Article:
Anyone with an interest in skiing or boarding steeper lines on the Main Range of the Snowy Mountains will love this book. I can’t believe that it took 20 years from its publication before I heard of this wonderful book.
I was skiing with my friend Peter this winter and as we talked of the backcountry trips we had done and wanted to do, the western slopes of the Snowies came up. He mentioned Alan Andrews ‘classic’ Skiing the Western Faces Kosciusko, describing it as the Bible of skiing in the area, and providing the ‘tick list’ for anyone interested in the many lines that come off the western side of the highest peaks of the Main Range.
Two weeks later I was the proud owner of a copy, a publication of Canberra based Tabletop Press, which has an impressive collection of mountain themed books in its stable.
As Alan describes in the introduction, the book is not so much a guide to skiing the western slopes as ‘a companion volume that might instil in you or remind you of its joys’.
It certainly does this. In the sleeve notes, it describes Alan as being ‘in thrall to this country’ for nearly half a century. This deep love and connection comes through on every page, evoking the experience of being on these runs while infusing the details of particular trips in particular company or conditions.
The book was published in 1993, but has a feel of decades before, through its design, the focus on black and white images, and hand written poems and images. Its genesis was a winters night amongst friends, when it was agreed he needed to write the book and share his experiences and knowledge. The introduction from Snowy Mountains legend Elyne Mitchell, places the time and circles that Alan has moved in, from the early 1940s onwards and the days of the now long gone Lake Albina Lodge.
The book assumes people can get themselves to the top of the Main Range as a starting point, and have the skills and competence to out in the biggest terrain Australia has to offer, which is often avalanche prone. This large format book has a chapter on each of his 15 or so main areas, with a hand drawn map of each and gorgeous photos of the slopes. There is enough information in each to place yourself at the top of the run, and identify any cautions or things to look for, and the maps themselves show each of the lines, giving a sense of steepness and vertical drop. It covers the western slopes from Dead Horse Gap north to Mt Tate.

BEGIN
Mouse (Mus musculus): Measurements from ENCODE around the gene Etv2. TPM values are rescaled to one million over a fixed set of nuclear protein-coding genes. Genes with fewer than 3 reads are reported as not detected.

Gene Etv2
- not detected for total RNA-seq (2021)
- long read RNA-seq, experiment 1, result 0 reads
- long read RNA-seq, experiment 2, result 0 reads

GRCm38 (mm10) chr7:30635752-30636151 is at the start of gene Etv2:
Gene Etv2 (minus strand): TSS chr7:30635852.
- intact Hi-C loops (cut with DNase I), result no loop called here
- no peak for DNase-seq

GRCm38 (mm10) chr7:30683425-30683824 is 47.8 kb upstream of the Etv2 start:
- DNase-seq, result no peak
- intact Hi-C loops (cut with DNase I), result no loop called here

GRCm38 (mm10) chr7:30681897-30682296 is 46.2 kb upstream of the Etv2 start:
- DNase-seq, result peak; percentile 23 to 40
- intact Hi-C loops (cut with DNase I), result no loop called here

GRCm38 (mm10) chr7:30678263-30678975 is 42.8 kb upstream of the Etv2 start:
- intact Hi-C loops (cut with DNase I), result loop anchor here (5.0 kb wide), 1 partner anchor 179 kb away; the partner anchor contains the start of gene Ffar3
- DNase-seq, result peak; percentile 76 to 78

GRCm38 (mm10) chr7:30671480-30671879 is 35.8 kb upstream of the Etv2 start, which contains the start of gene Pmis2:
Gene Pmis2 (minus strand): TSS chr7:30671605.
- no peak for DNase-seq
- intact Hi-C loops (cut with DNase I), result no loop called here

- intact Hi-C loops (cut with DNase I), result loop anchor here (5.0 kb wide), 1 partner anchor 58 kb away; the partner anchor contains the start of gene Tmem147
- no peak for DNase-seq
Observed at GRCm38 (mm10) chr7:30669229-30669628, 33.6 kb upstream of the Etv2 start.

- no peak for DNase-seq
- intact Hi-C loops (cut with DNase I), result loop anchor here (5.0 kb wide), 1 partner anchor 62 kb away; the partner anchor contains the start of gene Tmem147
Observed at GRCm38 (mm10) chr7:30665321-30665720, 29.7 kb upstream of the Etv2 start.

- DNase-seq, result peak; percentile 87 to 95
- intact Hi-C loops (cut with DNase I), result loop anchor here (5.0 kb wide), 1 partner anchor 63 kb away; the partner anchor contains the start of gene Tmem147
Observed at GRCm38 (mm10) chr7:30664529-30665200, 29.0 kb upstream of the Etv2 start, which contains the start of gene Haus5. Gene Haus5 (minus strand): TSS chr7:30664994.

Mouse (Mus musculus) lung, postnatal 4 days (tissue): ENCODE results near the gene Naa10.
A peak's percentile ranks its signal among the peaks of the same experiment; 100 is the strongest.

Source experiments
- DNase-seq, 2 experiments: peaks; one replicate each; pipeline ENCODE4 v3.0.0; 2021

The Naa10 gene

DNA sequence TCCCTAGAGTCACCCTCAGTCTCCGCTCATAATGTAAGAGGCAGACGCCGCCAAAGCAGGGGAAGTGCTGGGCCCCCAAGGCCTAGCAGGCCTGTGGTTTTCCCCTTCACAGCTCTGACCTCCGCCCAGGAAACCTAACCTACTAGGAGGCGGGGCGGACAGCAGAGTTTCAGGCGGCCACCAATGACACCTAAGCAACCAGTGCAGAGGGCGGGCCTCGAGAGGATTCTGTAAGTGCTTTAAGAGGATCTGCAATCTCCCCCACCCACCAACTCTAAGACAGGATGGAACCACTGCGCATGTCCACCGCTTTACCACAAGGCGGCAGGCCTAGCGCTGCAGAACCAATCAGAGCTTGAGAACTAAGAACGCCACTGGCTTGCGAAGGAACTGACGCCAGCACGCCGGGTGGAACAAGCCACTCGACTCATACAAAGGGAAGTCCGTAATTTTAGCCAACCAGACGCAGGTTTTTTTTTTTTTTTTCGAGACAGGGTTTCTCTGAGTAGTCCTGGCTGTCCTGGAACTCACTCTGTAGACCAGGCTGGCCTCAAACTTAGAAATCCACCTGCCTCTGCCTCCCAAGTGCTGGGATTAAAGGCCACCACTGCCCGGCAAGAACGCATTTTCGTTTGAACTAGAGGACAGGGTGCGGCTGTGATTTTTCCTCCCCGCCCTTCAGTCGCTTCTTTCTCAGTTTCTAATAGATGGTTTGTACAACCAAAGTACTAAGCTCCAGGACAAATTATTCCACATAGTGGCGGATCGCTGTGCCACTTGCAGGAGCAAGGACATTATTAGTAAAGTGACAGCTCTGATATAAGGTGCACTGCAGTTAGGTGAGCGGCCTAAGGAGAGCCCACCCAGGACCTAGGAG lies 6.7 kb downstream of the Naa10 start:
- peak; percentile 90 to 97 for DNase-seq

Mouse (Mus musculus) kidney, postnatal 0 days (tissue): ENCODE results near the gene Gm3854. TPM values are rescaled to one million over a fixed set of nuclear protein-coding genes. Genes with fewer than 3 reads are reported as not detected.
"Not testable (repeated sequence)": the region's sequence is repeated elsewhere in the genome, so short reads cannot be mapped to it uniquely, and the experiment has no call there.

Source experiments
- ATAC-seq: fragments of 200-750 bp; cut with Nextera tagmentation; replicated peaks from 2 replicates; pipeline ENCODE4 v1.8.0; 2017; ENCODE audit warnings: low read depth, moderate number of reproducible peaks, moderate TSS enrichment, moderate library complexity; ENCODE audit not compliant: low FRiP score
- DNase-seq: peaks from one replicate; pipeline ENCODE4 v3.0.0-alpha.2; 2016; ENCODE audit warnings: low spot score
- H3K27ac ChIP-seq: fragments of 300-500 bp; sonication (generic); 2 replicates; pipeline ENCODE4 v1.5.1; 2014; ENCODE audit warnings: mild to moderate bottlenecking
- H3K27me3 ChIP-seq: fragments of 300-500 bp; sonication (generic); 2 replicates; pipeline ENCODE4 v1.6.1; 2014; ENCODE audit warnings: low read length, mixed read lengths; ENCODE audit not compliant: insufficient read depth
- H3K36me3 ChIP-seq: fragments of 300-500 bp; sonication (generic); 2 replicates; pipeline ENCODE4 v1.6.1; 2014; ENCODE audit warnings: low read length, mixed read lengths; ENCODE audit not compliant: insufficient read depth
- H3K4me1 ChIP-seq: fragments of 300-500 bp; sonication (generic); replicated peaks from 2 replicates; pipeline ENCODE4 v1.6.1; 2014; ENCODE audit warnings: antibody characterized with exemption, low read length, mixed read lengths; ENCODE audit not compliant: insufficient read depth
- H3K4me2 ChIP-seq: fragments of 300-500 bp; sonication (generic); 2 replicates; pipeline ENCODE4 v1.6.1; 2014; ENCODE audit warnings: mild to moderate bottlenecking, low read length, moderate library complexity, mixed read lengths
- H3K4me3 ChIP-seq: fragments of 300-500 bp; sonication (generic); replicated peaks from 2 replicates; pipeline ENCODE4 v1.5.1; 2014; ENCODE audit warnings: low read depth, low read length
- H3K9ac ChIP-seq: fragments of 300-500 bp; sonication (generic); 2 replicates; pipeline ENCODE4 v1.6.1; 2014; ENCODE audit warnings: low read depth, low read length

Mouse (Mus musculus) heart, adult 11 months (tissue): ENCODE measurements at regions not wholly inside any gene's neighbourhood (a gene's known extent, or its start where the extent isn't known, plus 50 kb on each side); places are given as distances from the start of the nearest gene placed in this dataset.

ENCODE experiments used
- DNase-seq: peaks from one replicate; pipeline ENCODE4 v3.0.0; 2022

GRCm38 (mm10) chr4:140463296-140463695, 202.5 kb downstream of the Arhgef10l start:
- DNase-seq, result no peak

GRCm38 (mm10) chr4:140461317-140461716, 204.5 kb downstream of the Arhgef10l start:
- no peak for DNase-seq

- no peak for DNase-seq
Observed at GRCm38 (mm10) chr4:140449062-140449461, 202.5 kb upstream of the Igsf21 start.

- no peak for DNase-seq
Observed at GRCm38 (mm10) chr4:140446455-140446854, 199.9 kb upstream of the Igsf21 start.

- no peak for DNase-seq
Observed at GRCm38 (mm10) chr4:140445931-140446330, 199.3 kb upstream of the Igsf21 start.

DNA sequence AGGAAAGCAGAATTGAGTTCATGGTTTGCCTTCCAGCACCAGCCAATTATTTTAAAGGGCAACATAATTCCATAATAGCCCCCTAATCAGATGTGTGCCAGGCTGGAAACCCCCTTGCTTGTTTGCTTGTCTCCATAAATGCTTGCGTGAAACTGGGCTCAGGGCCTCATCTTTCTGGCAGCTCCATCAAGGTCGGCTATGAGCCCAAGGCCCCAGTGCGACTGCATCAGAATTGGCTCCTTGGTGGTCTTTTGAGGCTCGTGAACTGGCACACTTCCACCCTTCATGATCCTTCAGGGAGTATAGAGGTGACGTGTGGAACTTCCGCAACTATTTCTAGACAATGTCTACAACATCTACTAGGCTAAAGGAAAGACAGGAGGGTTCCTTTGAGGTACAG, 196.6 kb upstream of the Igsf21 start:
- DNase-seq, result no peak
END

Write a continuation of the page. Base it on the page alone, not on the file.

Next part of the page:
There are some nice diversions into skiing style and gear, the inspirational value of guidebooks, and a nod to the broader culture of those who love the back country mountains. There are also a series of often quite personal poems about many of the mountains, spurs and valleys covered in the book. As Mac Beavis notes in the final word, Alan’s love for the mountains “has grown these 50 years and still grows on, overflowing” and that feeling is manifest in every page of this lovely effort. It really deserves a substantial place in the growing body of serious mountain related literature of the Australian Alps.
There is a growing number of online guides to skiing and boarding this area. The recent write up on the Huck and Dyno website of the gnarliest lines in Oz gives suitably focused coverage of the western slopes, and the back country snow wiki also has growing details. In contrast to these, Skiing the Western Faces feels charmingly dated and almost quaint in its layout, and provides a sense of historical depth to the experiences of the current generation who are out on the slopes. Backcountry skiing and boarding can be a deeply individual experience which is ‘outside’ history because people are either absent or transient and the mountains are timeless. Its a lovely experience to gain some insight into people who came before us, on different gear but with the same desire to get out in big and beautiful mountain terrain. And as Mac says in the final chapter, after we have all been and gone, ‘the Western Faces will remain, an inheritance to captivate and enthral … skiing the faces will continue on into the far future’.
It is available for $45 from Tabletop Press.